Manager of Image Analytics
Roger served over 20 years with the NYPD, where he spearheaded the NYPD’s first dedicated facial recognition unit. The unit has conducted more than 8,500 facial recognition investigations, with over 3,000 possible matches and approximately 2,000 arrests. Roger’s enhancement techniques are now recognized worldwide and have changed law enforcement’s approach to the utilization of facial recognition technology.
By Dave Douglas
What was surprising, however, was the performance of a low-price rifle, the DPMS Panther Arms Panther 16-inch AP4 Post Ban configuration rifle with Miculek compensator.
By Scott Smith
SIG Arms takes its SIG Tac knives as seriously as it does its handguns. The Tactical Auto's handle is made of aircraft-grade aluminum alloy, which is hard anodized for durability. ATS-34 steel is used in the blade because it is easy to sharpen and holds a good edge.
By Bob Davis
Last year I devoted two columns to reviews of different computer forensics software. This month I’m revisiting computer forensics once again, but this time let’s look at a hardware device developed for the cybercrime investigator.
By Devallis Rutledge
By now, most banks and convenience stores have installed video cameras or still cameras to preserve evidence of any criminal event. Following a robbery or other crime, law enforcement officers can use the surveillance video or photos to trace the crook and put together a photo array or lineup to be displayed to witnesses for identification.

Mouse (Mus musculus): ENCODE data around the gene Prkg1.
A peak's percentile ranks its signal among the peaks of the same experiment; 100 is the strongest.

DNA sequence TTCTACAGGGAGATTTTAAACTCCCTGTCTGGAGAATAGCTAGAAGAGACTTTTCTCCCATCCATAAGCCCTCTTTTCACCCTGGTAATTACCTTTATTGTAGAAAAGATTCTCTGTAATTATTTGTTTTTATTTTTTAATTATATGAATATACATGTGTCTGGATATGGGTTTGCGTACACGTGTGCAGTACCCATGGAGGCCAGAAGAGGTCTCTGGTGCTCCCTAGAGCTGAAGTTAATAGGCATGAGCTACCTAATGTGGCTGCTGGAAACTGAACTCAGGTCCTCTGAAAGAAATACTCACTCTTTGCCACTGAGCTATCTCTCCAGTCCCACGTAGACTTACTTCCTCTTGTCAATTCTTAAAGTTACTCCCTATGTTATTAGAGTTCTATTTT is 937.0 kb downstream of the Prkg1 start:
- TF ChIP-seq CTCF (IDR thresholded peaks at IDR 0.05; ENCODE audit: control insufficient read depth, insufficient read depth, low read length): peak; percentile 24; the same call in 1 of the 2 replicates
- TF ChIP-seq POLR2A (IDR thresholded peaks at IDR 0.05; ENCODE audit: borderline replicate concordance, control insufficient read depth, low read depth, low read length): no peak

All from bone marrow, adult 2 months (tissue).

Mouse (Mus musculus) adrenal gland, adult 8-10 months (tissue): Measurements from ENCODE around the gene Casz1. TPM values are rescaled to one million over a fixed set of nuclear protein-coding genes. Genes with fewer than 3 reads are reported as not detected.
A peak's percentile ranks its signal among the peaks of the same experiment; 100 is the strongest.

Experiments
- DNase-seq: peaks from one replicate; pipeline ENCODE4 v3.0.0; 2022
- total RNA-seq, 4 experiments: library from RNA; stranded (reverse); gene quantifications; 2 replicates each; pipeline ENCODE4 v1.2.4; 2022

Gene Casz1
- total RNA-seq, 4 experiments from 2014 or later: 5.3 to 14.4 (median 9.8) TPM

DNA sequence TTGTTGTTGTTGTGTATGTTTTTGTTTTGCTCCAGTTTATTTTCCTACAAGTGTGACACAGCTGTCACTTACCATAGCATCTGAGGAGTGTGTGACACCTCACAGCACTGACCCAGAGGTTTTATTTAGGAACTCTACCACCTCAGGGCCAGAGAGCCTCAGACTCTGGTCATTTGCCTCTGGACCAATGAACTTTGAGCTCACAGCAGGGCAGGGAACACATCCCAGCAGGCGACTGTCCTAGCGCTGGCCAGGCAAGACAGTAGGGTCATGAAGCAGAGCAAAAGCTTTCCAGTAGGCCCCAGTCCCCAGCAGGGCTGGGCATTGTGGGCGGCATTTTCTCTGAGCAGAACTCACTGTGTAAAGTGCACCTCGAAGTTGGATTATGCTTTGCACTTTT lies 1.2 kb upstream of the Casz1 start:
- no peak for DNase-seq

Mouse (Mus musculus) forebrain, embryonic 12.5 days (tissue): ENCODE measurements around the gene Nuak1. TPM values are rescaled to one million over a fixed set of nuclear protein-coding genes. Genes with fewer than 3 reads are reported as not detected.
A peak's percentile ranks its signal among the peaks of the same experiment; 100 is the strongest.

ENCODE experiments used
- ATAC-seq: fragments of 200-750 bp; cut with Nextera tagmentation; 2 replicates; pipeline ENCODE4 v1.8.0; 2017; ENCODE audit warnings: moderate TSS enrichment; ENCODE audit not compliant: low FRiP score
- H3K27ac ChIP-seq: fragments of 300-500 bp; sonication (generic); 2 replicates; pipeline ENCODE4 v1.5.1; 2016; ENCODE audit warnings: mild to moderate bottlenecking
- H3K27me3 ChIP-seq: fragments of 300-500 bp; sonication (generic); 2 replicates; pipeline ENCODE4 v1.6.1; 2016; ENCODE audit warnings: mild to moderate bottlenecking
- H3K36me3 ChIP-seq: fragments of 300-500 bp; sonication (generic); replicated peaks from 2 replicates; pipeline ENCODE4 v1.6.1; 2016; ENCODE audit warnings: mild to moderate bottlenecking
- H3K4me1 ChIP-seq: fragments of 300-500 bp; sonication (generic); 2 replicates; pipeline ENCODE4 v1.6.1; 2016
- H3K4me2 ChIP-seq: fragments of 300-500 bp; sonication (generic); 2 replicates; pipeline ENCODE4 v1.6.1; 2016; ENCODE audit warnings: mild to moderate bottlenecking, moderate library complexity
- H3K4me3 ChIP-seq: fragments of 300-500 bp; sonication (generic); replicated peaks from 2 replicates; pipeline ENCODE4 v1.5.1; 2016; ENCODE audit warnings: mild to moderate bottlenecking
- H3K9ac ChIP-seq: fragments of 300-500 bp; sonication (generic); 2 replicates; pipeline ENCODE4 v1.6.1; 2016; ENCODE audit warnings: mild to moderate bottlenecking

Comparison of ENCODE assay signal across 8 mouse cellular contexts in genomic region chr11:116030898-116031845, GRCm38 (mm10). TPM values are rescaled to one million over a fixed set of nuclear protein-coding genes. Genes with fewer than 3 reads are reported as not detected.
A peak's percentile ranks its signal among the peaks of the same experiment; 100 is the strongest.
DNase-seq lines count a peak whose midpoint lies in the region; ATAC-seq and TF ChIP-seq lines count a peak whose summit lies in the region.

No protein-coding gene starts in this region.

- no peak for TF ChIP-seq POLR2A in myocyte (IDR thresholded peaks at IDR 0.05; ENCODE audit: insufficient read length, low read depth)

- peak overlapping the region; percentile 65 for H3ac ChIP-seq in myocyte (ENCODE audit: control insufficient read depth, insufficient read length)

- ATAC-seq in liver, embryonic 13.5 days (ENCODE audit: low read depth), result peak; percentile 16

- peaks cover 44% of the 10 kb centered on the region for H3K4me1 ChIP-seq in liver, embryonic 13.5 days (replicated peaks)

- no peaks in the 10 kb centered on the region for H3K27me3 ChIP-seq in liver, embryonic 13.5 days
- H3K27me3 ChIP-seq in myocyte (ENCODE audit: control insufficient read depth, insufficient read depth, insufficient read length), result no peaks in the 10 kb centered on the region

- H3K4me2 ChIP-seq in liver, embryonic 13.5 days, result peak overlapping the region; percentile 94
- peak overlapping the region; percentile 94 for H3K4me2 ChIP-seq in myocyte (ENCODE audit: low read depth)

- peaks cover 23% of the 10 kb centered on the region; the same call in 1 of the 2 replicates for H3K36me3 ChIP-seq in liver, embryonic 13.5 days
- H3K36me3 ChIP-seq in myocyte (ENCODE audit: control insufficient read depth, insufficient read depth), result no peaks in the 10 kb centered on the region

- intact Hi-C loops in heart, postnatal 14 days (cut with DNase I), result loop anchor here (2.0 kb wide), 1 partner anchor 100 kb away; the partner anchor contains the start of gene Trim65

By Jim McDevitt
Back when I was working patrol for the New York Police Department, Sgt. Torre handed my partner and me a business index card to complete for a new bank on Queens Boulevard. It was a weekday, so we drove by the new bank when we turned out. The bank was small with two sets of revolving doors instead of the doors you push open.
By Derrick Bartlett
It was something out of a movie or TV show. A suicidal man who was about to shoot himself with a .38 revolver was saved by a SWAT sniper who shot the gun out of his hand.Some were impressed and they felt it was a tactic that merited practice and consideration. Others took a more skeptical stance, recognizing the dangers inherent in this course of action.
By Michael McLaurin
Deciding who should be hired to a high-ranking position at a law enforcement agency is a difficult job, no question. And the last thing any department wants is for such decisions to be viewed as arbitrary or unfair. This is why many agencies now use a structured process that incorporates the opinions of many people within and outside the department to evaluate prospective employees.
By Melanie Basich
When you’re in a high-risk situation, nothing is more important than effective communication to keep you and fellow officers alive. Equipment that keeps you in touch with other tactical officers is invaluable at such times.
By David Spraggs
Every investigation is a process of elimination. When a crime has been committed it is an investigator’s job to narrow the field of possible suspects until he or she can build a case against an individual or a group of individuals.
By Ramesh Nyberg
Every crime scene, like every picture, tells a story. There are times when an obvious piece of evidence, complete with its own documented history, stares us right in the face, and we pass it by.